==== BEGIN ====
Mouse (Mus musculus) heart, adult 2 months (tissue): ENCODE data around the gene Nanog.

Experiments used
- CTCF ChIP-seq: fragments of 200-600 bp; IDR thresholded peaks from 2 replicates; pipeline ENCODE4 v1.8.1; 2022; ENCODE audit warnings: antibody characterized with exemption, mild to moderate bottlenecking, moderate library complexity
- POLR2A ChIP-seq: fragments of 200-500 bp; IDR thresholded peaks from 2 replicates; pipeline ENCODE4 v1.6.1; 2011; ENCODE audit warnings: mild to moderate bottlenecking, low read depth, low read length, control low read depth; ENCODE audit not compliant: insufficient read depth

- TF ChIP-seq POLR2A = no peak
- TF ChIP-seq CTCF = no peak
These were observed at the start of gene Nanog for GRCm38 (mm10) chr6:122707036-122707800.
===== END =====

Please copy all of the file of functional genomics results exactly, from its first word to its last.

Mouse (Mus musculus) heart, adult 2 months (tissue): ENCODE data around the gene Nanog.

Experiments used
- CTCF ChIP-seq: fragments of 200-600 bp; IDR thresholded peaks from 2 replicates; pipeline ENCODE4 v1.8.1; 2022; ENCODE audit warnings: antibody characterized with exemption, mild to moderate bottlenecking, moderate library complexity
- POLR2A ChIP-seq: fragments of 200-500 bp; IDR thresholded peaks from 2 replicates; pipeline ENCODE4 v1.6.1; 2011; ENCODE audit warnings: mild to moderate bottlenecking, low read depth, low read length, control low read depth; ENCODE audit not compliant: insufficient read depth

- TF ChIP-seq POLR2A = no peak
- TF ChIP-seq CTCF = no peak
These were observed at the start of gene Nanog for GRCm38 (mm10) chr6:122707036-122707800.